Having shown a commendable academic brilliance from infancy, she studied on Scholarship almost all her life: she obtained her First School Leaving Certificate with Distinction at St. Patrick’s Primary School, Isuofia, Anambra State in 1966, and the West African School Certificate (W.A.S.C.) with Grade I Distinction in 1973 from Queen of the Rosary Secondary School, Nsukka, Nigeria. These exceptional results in the First School Leaving Certificate, and W.A.S.C. earned her the Eastern Nigerian Government Post Primary Scholarship and the Federal Government of Nigeria Undergraduate Scholarship. She obtained her First Degree in Pharmacy B.Pharm (Hons) in 1978 and her PhD in 1985 from the University of Nigeria, Nsukka. Dr. Akunyili was a Post Doctorate Fellow of University of London and a Fellow of the West African Post Graduate College of Pharmacists.

Professor Dora Nkem Akunyili like many Nigerians, was a victim of the Nigerian nightmare and paradoxically a shining female example of its seemingly elusive dreams. Her entire life and time was an enduring tale of greatness and a demonstration of God’s limitless capabilities to take anyone from the dregs of grass to the ever-flowing garb of Grace. Her life is a sweet lesson in the act of obtaining personal accomplishment from the throes of lack, receiving eminence on the altar of diligence and attaining excellence on the path of industry. She ebbed victory out of the jaws of defeat. Hers is the empowering tale of a woman with neither a visible political ancestry nor a financially viable dynasty who rose to become a notable bureaucrat; a NAFDAC Boss and a Federal Minister of Information and Communication of the Federal Republic of Nigeria. This is the rousing cautionary tale of a woman who rose from acute obscurity to global acclaim; a woman who used up all her public life to fight the lingering health challenges in her country only to fall at the wicked arms of the same scourge! This was a woman who was once unknown beyond her immediate community where she wallowed in unspeakable impecuniosity but who rose to become an irrepressible African voice, a famous Amazon, a comfortable Don and a strong and eloquent anti-fake drugs Crusader with myriads of laurels and a resounding hope that our country, Nigeria isn’t just a den of holocaust, a thrash-bin of dishonest people and a debris of incompetent people.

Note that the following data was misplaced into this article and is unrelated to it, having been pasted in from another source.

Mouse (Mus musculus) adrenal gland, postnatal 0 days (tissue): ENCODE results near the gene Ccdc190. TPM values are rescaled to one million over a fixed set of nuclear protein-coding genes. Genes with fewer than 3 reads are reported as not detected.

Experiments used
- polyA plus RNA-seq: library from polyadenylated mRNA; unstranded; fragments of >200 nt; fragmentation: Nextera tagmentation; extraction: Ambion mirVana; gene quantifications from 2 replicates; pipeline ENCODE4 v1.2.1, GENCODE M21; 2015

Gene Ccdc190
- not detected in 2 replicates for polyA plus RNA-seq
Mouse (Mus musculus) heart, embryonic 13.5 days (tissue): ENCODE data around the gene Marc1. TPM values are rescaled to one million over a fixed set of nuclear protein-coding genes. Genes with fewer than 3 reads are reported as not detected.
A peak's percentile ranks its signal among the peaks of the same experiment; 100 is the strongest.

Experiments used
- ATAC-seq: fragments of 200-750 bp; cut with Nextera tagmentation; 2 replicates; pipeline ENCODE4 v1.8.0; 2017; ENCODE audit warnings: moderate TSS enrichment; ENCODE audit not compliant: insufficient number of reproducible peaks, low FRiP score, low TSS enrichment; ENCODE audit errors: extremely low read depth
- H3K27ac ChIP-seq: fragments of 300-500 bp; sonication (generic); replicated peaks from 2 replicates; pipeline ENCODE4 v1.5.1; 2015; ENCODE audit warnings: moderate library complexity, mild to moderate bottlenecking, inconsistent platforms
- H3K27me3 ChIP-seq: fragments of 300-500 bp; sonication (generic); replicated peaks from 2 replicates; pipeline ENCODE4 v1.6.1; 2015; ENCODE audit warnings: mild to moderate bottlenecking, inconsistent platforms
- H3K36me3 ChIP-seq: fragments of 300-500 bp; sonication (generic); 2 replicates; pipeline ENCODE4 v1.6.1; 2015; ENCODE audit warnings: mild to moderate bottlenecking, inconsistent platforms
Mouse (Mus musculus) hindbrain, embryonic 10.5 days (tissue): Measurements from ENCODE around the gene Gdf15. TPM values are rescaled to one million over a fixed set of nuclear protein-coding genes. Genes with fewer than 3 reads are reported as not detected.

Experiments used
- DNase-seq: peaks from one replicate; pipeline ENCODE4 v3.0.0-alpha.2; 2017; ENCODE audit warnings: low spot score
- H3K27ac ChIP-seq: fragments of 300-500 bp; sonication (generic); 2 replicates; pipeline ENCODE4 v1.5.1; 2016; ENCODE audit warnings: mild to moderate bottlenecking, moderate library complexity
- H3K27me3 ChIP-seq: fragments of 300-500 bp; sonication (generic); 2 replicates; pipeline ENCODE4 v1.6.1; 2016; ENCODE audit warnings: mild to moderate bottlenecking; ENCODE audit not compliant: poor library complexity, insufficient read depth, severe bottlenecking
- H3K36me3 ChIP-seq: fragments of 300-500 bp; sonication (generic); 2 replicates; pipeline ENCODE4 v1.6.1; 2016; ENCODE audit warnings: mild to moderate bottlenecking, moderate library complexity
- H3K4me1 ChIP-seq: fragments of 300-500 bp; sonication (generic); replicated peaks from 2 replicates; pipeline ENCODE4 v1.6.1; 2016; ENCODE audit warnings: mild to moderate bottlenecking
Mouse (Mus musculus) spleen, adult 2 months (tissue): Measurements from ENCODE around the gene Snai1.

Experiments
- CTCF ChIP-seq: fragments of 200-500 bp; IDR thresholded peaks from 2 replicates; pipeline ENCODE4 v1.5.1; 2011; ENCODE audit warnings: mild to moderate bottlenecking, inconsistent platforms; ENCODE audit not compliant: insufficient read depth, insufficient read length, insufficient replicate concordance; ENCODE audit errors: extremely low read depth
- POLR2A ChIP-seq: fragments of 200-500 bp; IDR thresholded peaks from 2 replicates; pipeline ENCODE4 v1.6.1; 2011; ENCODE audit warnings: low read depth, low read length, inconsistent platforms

To Dora as she is fondly called, setbacks, challenges and adversities are, most times, the building bricks of the house of success and excuses are the nails used to build the house of failure; for life without its vicissitudes is like Christianity without the Cross and an unexamined life to her was not worth living. She knew life was a risk or nothing. As a devout Catholic, she believed in the sacredness of the human life. She risked her life to save ours. Like Amalinze the Cat, several attempts on her life by unnatural causes proved abortive. In matters of style, she swam with the tide, in matters of principle, she stood like a rock! She redefined the abundant strength and moxie of the Nigerian woman, deepened the world’s understanding of the African woman; her forthrightness, her uncompromising integrity, unyielding stance in matters of principle and her unequalled effectiveness at NAFDAC and the Information ministry in contra-distinction with the foisted disjointed tales of ignorance, ignominy, derision, the purveyance of the African woman as nothing more than a bare-brain, willing sex object, blatant deceit, forced silence, crumbled history and mutilated perception of the average African woman.